Partnerships
We are engaging with numerous partners throughout the state to support environmental justice initiatives, including:

  • 4 regional convening of Faith Leaders to strategize and mobilize communities to action around issues of Environmental Justice.
  • Conducting environmental justice workshops and grassroots organizing workshops through the Justice First Tour in Birmingham on August 2, 2018.
  • Convening in November with Sierra Club, Alabama River Alliance, GASP, Energy Alabama, Black Warrior River Keepers, Episcopal Diocese, African Methodist Episcopal Church, and Southeast Conference of the United Church of Christ

Why does Alabama need AIPL?
Alabama has the lowest solar ratio in the region, producing less than half of the watts per customer than any other Southeastern state (Solar in the Southeast, 2017 Annual Report). Alabama IPL will work to support the growth of solar energy in Alabama by educating faith leaders and congregations on clean energy sources. We will provide resources and expertise for helping houses of worship become more energy efficient and employing clean energy sources, primarily solar, to meet their energy needs. We will also work with houses of worship to establish green teams that will lead their congregations in becoming better stewards of creation through education and advocacy. As our membership and resources grow, we also plan to address air quality concerns, food scarcity, and other persistent environmental issues in Alabama, a state that is deeply entrenched in the coal industry. As a faith based organization that addresses the faith community, we are the only nationally supported organization in Alabama that speaks directly to faith communities concerning these issues.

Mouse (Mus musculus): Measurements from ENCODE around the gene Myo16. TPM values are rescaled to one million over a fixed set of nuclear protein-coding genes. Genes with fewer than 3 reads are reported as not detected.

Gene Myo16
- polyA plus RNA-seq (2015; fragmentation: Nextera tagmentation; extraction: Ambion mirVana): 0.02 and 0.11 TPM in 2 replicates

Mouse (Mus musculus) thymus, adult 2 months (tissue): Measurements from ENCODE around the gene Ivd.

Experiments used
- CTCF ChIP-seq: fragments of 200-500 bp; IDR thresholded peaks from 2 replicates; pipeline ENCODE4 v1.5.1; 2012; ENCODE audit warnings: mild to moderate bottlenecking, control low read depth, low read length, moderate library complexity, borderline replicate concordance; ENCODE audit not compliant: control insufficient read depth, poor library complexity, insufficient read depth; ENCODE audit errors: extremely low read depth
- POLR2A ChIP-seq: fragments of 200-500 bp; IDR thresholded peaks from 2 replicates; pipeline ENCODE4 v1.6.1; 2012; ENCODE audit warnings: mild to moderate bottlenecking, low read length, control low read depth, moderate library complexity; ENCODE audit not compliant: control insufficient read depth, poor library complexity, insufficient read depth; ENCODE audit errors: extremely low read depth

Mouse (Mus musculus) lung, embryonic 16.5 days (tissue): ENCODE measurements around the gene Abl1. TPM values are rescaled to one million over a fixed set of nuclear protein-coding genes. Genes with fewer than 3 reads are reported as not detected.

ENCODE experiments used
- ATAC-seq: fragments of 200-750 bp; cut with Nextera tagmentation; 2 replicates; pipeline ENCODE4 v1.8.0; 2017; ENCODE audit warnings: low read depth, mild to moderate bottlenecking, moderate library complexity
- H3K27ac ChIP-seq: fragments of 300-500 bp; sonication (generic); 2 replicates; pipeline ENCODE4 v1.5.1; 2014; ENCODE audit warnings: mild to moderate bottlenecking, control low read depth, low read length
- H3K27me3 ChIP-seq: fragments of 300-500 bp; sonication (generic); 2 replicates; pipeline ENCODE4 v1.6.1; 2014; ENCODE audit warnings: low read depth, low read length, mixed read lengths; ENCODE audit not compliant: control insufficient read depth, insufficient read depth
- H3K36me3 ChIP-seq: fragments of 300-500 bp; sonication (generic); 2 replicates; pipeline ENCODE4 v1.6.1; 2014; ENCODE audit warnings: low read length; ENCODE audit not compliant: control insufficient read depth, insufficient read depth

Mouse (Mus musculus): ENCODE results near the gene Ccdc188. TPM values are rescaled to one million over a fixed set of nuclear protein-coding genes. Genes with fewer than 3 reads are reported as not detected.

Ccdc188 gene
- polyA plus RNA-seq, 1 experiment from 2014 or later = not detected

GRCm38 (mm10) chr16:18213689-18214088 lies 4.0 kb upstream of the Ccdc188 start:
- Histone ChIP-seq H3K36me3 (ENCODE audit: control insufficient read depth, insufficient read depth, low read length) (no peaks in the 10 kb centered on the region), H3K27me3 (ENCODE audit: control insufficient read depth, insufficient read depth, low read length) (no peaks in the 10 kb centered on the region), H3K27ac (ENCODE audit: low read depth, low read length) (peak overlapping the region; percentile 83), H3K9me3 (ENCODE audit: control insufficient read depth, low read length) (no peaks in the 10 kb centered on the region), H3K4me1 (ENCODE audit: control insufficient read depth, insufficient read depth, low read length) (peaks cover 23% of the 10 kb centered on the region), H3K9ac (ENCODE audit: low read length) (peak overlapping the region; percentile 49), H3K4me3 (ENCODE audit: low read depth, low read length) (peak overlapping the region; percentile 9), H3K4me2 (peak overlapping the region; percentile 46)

Rev. Michael Malcom
, MDiv, MBA, describes himself as an “impassioned neophyte,” who through a position with Sustaining Way, the operating organization for South Carolina IPL, heard the message of Creation Care and Creation Justice and has vowed to spread to the message to all those who will listen. Since beginning his journey with Creation Justice last year, Michael has become an emerging leader in the environmental justice movement and was recently appointed to be the environmental justice representative for the Southeast Conference of the United Church of Christ.

Michael is also the senior pastor of Rush Memorial Congregational Church in Atlanta, GA, and the founding director of Martha’s Corner, Inc., a human services agency serving urban Atlanta with a comprehensive network of services that helps lift families out of poverty. Michael’s work with Martha’s Corner has recently expanded to include extensive advocacy and grassroots organizing around social and environmental justice issues affecting Georgia and the Southeast. Michael organized the People’s Justice Council with faith and community leaders throughout the Southeast to empower vulnerable communities to make their voices heard by policy makers on matters of social and environmental justice. Michael’s varied experience is coalescing in a powerful way to create an unparalleled opportunity for faith communities in Alabama to unite and raise their voice against environmental injustice and climate change.